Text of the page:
Should you have a therapist don’t worry there is something on my page for you too. I’ve featured a comprehensive selection of worksheets by Psychology Tools covering all sorts of thought records and diaries – there are even worksheets on anger, forgiveness and sleep. You can save, print and fill out all of the worksheets provided and then share them with your therapist. I’ve also included a fantastic online service by MindQuire where you can record and graph your depression, stress and anxiety levels and share the findings with your therapist.

 

For those of you wishing to integrate more mindfulness into your life, try Headspace – an online site and app with a massive encyclopaedia of meditation courses, all designed to help make meditation accessible, relevant and beneficial to the masses.

 

Please let me know which resources you like best and how they have helped you, I’d absolutely love to hear from you.

 

Enjoy everyone!

 

x X x Jenny Leigh x X x

7 Steps to a Happier You; Part Three

Step Six: Hobbies and leisure pursuits

 

Having hobbies and ways to creatively express ourselves can also significantly boost our feelings of happiness. Why not try taking a class of something you have always wanted to do? When we creatively express ourselves we experience a deep sense of personal satisfaction, pride and achievement which all work to boost our happiness. Check out Tasterlab for an extensive directory of hobby taster classes.

 

Likewise, having leisure pursuits is essential as they serve to both reduce stress, relax us and are a valuable source of fun and enjoyment. I have an unlimited cinema card which I pay for monthly so when I need to relax I can get lost in a movie. Other fun leisure pursuits include bowling, a meal at a restaurant, fishing, roller-skating, exhibitions and museums and even karaoke with friends.

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7 Steps to a Happier You; Part Two

 

Step Three: Live for the moment

 

In all of my happiest memories I was totally absorbed and engaged in the moment. These moments were so crystal clear it is as if I had experienced them with eyes which were seeing for the very first time. Amazingly, we can all learn to develop this close relationship to the present moment. Jon Kabat-Zinn, the man responsible for bringing mindfulness meditation into the mainstream medical arena, defines mindfulness as ‘The awareness that emerges when we learn to pay attention in a particular way: on purpose, in the present moment and non-judgementally to things as they are.’ Mindfulness has been found to reduce stress, anxiety and depression and to help us better deal with pain. It also serves to help us fully immerse ourselves in the moment and allows us to develop a sense of appreciation and gratitude, both essential components of a happier life.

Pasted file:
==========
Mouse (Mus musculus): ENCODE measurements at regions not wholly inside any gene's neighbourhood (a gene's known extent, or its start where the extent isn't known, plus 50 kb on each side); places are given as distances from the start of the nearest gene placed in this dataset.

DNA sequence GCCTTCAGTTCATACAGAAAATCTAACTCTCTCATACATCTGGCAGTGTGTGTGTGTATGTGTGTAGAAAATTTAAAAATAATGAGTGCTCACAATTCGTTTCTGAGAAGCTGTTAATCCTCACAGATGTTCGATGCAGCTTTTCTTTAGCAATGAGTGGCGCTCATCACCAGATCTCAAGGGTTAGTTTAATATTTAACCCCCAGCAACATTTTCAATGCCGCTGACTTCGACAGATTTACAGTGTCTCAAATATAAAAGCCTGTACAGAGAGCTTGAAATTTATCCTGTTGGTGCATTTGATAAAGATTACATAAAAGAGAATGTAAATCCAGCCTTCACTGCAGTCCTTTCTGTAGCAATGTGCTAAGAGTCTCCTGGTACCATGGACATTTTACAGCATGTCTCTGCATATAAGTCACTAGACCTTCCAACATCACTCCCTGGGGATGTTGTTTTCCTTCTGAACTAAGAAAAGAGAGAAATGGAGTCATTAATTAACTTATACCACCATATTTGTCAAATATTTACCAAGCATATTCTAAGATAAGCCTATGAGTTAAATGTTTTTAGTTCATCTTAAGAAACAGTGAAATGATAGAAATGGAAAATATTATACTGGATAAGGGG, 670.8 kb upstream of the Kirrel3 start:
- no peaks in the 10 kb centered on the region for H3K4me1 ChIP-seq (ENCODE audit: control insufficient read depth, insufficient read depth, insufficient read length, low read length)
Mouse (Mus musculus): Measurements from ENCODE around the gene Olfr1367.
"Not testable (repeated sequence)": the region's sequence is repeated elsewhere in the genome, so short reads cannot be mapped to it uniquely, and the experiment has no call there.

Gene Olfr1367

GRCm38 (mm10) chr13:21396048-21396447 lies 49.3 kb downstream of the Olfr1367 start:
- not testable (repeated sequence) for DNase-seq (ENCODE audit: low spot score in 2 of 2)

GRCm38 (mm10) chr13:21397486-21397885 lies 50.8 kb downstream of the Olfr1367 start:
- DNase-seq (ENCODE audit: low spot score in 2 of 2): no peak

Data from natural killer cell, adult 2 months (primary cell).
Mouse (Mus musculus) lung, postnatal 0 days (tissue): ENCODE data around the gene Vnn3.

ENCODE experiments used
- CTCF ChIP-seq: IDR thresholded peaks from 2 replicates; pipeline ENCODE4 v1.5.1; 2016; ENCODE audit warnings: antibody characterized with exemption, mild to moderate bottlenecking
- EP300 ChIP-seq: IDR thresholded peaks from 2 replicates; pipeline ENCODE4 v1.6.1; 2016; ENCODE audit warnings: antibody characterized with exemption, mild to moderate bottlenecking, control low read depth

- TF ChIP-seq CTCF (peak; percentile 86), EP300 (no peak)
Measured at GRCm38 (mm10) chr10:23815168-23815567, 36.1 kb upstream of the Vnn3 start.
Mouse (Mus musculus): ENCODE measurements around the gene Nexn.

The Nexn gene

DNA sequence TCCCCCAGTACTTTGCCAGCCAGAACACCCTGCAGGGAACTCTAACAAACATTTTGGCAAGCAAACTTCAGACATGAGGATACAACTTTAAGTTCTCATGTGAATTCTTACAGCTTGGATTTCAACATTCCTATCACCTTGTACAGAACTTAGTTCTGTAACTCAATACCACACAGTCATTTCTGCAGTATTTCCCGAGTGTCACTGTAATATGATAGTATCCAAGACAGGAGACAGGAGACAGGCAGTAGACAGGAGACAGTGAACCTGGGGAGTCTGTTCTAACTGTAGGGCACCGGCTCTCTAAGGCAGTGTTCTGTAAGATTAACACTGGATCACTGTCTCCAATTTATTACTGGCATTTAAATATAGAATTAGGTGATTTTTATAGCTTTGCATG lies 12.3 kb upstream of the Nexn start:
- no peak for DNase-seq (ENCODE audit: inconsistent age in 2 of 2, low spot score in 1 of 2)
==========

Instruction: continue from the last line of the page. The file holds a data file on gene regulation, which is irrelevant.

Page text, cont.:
More

7 Steps to a Happier You; Part One

 

According to the Merriam-Webster dictionary happiness can be defined as ‘A state of well being and contentment’. We all want to be happy but is it something we can actively pursue? For years I struggled with depression and so I began questioning whether I could reduce the possibility of further bouts by proactively seeking happiness. I was fortunate that I began my research into happiness at a time when the area of positive psychology had exploded and was grateful to discover that there was extensive information and findings surrounding the field of happiness. In fact there are many things we can all do if we want to increase our happiness and live more contented lives. These changes may be small and manageable, like keeping a daily gratitude journal, or could be fundamental changes like integrating meditation into our daily lives.

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Fantastic New CD’s Now Featured on ‘Further Reading (and Listening)’ Page!

Hi All,

 

Check out the fabulous new CD’s on my ‘Further Reading (and Listening)’ page! Whether you are struggling to move on after a separation or the loss of a loved one, you want a mindfulness meditation CD which all of the top therapists recommend, or you want to use the law of attraction to manifest more success in your life, you can find something on our page that’s just right for you.

Simply scroll to the bottom of the site to view ‘Recommended Books and CD’s’ where you can select the CD’s by genre, or go to our ‘Further Reading (and Listening)’ page and select page 4 to browse through our new selection of CD’s.

 

Enjoy!